Jozef Imrich, name worthy of Kafka, has his finger on the pulse of any irony of interest and shares his findings to keep you in-the-know with the savviest trend setters and infomaniacs.
''I want to stay as close to the edge as I can without going over. Out on the edge you see all kinds of things you can't see from the center.''
By Jay Rosen: That our President is a master of media manipulation is a view commonly expressed by American journalists. I doubt it.
I have written about this before, but it keeps coming up. So here I take a more detailed look at it. I show you ten versions of the same claim so you can gain a more rounded view of what I am talking about. After each one I comment. At the end I make some concluding points. (Or you can skip to my conclusions first, then read the analysis. Some readers recommend this.)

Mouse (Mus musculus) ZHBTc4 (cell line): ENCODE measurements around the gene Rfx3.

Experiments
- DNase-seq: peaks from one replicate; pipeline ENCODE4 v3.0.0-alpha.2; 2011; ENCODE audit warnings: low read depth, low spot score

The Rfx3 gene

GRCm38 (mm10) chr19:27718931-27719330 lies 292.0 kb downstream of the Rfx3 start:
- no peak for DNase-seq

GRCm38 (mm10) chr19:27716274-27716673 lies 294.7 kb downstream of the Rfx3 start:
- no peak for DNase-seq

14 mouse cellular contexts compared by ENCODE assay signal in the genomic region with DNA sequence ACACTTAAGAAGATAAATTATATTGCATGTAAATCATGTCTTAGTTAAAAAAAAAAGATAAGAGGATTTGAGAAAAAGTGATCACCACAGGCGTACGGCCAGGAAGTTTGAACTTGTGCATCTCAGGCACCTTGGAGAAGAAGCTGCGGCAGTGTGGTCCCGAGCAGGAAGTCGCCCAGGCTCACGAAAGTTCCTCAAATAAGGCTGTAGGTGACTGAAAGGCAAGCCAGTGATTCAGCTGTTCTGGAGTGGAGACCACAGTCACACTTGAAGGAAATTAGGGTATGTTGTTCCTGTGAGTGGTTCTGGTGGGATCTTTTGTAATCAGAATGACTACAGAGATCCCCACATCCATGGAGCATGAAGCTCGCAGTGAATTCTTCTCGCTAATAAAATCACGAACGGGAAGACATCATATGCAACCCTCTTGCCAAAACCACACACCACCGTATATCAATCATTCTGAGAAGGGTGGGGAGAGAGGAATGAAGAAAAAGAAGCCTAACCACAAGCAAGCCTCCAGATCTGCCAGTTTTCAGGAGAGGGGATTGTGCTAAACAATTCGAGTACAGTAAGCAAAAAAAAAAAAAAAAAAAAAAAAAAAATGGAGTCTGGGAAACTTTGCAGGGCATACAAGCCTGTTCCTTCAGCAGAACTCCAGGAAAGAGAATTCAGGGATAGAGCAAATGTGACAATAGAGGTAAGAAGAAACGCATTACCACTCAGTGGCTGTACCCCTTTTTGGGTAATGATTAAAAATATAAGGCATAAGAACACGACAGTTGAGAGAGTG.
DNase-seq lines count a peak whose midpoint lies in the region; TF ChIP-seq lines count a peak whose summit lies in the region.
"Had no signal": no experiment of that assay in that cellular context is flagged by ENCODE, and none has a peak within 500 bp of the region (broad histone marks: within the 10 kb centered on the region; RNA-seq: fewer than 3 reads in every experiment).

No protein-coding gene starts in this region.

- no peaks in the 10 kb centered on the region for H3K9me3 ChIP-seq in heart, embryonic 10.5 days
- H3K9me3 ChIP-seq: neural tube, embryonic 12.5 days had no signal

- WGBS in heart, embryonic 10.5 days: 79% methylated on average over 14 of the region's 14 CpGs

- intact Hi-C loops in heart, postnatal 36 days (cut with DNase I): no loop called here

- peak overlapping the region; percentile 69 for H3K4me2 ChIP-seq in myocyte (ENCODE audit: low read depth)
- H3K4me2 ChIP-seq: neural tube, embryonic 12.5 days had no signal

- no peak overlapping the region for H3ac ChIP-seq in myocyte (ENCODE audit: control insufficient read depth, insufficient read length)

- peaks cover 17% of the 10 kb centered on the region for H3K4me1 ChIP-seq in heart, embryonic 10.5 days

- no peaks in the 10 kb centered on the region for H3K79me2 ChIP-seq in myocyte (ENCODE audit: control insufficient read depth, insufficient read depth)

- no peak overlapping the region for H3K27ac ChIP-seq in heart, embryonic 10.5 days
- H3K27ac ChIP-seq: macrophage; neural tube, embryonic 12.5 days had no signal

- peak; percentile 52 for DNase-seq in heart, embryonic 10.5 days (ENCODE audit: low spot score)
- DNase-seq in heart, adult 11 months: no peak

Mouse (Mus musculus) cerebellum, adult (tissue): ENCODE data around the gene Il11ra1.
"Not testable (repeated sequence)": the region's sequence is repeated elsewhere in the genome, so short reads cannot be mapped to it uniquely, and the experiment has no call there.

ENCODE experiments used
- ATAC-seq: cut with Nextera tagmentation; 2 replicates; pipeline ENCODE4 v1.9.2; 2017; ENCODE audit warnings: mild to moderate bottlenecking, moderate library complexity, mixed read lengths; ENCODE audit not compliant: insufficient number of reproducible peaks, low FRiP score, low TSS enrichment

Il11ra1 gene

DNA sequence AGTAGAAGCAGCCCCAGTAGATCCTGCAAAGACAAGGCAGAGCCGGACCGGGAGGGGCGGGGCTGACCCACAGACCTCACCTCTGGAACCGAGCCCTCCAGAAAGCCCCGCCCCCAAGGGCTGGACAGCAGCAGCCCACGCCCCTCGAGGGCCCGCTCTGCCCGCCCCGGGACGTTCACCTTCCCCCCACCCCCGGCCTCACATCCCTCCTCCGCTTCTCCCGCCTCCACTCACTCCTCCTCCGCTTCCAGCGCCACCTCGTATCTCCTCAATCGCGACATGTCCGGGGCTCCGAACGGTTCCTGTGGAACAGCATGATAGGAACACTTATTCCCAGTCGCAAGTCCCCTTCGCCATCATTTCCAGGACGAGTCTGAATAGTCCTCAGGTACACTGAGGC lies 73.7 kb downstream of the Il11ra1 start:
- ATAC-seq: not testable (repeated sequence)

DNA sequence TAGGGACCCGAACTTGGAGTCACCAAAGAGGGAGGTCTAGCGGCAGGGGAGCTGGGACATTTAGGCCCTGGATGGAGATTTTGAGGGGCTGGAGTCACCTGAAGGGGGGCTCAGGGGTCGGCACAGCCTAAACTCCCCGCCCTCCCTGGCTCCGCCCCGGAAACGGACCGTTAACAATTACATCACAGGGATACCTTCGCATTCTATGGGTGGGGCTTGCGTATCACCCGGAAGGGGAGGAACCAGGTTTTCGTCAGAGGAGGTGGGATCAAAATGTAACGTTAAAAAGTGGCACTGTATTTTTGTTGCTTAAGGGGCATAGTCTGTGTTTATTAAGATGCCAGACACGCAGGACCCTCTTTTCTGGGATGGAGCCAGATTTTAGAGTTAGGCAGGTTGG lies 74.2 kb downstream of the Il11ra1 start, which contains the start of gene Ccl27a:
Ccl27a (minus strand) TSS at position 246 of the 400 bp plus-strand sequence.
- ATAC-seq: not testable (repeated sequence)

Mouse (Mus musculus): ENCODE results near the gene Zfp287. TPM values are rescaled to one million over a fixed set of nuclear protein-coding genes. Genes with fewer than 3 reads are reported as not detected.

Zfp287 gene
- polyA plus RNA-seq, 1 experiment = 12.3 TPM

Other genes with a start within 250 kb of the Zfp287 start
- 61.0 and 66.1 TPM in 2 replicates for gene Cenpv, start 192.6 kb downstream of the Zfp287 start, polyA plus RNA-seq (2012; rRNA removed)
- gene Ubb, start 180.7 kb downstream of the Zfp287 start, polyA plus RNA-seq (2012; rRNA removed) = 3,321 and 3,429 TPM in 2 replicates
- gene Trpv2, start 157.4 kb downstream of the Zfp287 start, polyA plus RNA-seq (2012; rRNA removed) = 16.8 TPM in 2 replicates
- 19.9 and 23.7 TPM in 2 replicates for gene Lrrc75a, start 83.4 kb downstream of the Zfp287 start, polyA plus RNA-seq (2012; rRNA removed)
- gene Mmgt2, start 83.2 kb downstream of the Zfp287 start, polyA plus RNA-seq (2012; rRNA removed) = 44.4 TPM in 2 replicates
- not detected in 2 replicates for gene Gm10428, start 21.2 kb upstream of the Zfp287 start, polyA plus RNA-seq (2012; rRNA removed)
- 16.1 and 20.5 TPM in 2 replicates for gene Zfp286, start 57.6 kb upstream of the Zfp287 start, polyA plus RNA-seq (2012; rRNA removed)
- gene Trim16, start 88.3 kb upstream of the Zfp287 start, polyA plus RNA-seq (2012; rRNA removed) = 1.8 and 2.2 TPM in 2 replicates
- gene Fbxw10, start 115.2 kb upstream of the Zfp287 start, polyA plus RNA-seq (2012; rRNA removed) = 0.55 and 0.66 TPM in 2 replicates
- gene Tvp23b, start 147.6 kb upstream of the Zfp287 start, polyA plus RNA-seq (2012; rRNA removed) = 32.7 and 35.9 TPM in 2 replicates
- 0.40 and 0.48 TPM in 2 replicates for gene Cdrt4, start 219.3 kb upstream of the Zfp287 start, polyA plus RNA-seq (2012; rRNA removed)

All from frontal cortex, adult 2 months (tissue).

Date: Nov. 6, 2015 Headline: The Master of Manipulation Jounalist: Mary Kate Cary, contributing editor, opinion section, US News and & World Report
When Trump insults war heroes, women, immigrants, his fellow candidates, Congress, members of the media – the list goes on and on – those are not one-off spontaneous outbursts where Trump is just popping off. Those are carefully planned “outrageous,” “sensational” stories used as bait to get the press to write about him – by his own admission. And it’s working. He’s become a master at manipulation.
My read: This is a very basic version of the claim in question. Trump says outrageous things that trigger eye-catching headlines (McCain got captured; what a doofus!) This is supposed to show he’s a “master” of media manipulation. Alternative view: it’s easy to generate headlines by being a colossal jerk in public. This takes no genius. It takes gall. And a press willing to amplify.